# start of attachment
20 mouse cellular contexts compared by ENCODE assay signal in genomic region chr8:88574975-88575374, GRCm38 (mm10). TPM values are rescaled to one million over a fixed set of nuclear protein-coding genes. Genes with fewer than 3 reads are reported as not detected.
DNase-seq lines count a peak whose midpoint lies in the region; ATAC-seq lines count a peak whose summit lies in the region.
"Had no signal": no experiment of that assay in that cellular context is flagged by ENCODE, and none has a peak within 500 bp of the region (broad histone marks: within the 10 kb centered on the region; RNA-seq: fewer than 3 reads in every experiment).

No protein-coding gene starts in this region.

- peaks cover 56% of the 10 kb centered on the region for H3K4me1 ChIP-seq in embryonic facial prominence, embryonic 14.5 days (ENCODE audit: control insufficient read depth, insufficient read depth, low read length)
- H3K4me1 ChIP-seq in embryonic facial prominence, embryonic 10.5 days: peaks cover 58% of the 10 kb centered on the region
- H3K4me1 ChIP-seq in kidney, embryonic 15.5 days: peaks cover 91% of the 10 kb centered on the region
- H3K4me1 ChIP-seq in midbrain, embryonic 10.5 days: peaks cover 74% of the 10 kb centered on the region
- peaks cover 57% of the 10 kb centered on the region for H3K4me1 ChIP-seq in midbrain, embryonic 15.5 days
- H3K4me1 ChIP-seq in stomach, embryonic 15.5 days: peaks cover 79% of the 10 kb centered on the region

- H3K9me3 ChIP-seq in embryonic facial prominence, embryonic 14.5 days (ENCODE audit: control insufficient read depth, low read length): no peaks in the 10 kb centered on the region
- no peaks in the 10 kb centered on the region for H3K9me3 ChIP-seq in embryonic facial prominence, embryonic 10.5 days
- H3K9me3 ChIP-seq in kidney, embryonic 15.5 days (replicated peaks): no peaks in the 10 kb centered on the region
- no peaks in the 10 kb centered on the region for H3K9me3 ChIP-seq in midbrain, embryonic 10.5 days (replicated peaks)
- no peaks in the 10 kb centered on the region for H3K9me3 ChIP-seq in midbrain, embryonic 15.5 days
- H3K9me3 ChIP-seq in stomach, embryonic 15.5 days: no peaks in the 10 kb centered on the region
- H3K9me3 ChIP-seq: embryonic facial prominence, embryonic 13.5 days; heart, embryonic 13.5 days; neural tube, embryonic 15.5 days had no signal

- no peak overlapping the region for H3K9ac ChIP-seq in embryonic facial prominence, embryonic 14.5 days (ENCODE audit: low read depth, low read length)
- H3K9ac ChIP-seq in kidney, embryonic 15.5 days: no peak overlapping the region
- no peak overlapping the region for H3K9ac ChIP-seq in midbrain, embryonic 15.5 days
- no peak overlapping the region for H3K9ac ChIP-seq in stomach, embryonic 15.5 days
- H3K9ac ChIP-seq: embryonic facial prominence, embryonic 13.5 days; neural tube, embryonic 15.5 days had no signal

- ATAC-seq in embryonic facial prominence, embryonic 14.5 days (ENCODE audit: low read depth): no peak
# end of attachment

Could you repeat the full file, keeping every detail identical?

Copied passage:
20 mouse cellular contexts compared by ENCODE assay signal in genomic region chr8:88574975-88575374, GRCm38 (mm10). TPM values are rescaled to one million over a fixed set of nuclear protein-coding genes. Genes with fewer than 3 reads are reported as not detected.
DNase-seq lines count a peak whose midpoint lies in the region; ATAC-seq lines count a peak whose summit lies in the region.
"Had no signal": no experiment of that assay in that cellular context is flagged by ENCODE, and none has a peak within 500 bp of the region (broad histone marks: within the 10 kb centered on the region; RNA-seq: fewer than 3 reads in every experiment).

No protein-coding gene starts in this region.

- peaks cover 56% of the 10 kb centered on the region for H3K4me1 ChIP-seq in embryonic facial prominence, embryonic 14.5 days (ENCODE audit: control insufficient read depth, insufficient read depth, low read length)
- H3K4me1 ChIP-seq in embryonic facial prominence, embryonic 10.5 days: peaks cover 58% of the 10 kb centered on the region
- H3K4me1 ChIP-seq in kidney, embryonic 15.5 days: peaks cover 91% of the 10 kb centered on the region
- H3K4me1 ChIP-seq in midbrain, embryonic 10.5 days: peaks cover 74% of the 10 kb centered on the region
- peaks cover 57% of the 10 kb centered on the region for H3K4me1 ChIP-seq in midbrain, embryonic 15.5 days
- H3K4me1 ChIP-seq in stomach, embryonic 15.5 days: peaks cover 79% of the 10 kb centered on the region

- H3K9me3 ChIP-seq in embryonic facial prominence, embryonic 14.5 days (ENCODE audit: control insufficient read depth, low read length): no peaks in the 10 kb centered on the region
- no peaks in the 10 kb centered on the region for H3K9me3 ChIP-seq in embryonic facial prominence, embryonic 10.5 days
- H3K9me3 ChIP-seq in kidney, embryonic 15.5 days (replicated peaks): no peaks in the 10 kb centered on the region
- no peaks in the 10 kb centered on the region for H3K9me3 ChIP-seq in midbrain, embryonic 10.5 days (replicated peaks)
- no peaks in the 10 kb centered on the region for H3K9me3 ChIP-seq in midbrain, embryonic 15.5 days
- H3K9me3 ChIP-seq in stomach, embryonic 15.5 days: no peaks in the 10 kb centered on the region
- H3K9me3 ChIP-seq: embryonic facial prominence, embryonic 13.5 days; heart, embryonic 13.5 days; neural tube, embryonic 15.5 days had no signal

- no peak overlapping the region for H3K9ac ChIP-seq in embryonic facial prominence, embryonic 14.5 days (ENCODE audit: low read depth, low read length)
- H3K9ac ChIP-seq in kidney, embryonic 15.5 days: no peak overlapping the region
- no peak overlapping the region for H3K9ac ChIP-seq in midbrain, embryonic 15.5 days
- no peak overlapping the region for H3K9ac ChIP-seq in stomach, embryonic 15.5 days
- H3K9ac ChIP-seq: embryonic facial prominence, embryonic 13.5 days; neural tube, embryonic 15.5 days had no signal

- ATAC-seq in embryonic facial prominence, embryonic 14.5 days (ENCODE audit: low read depth): no peak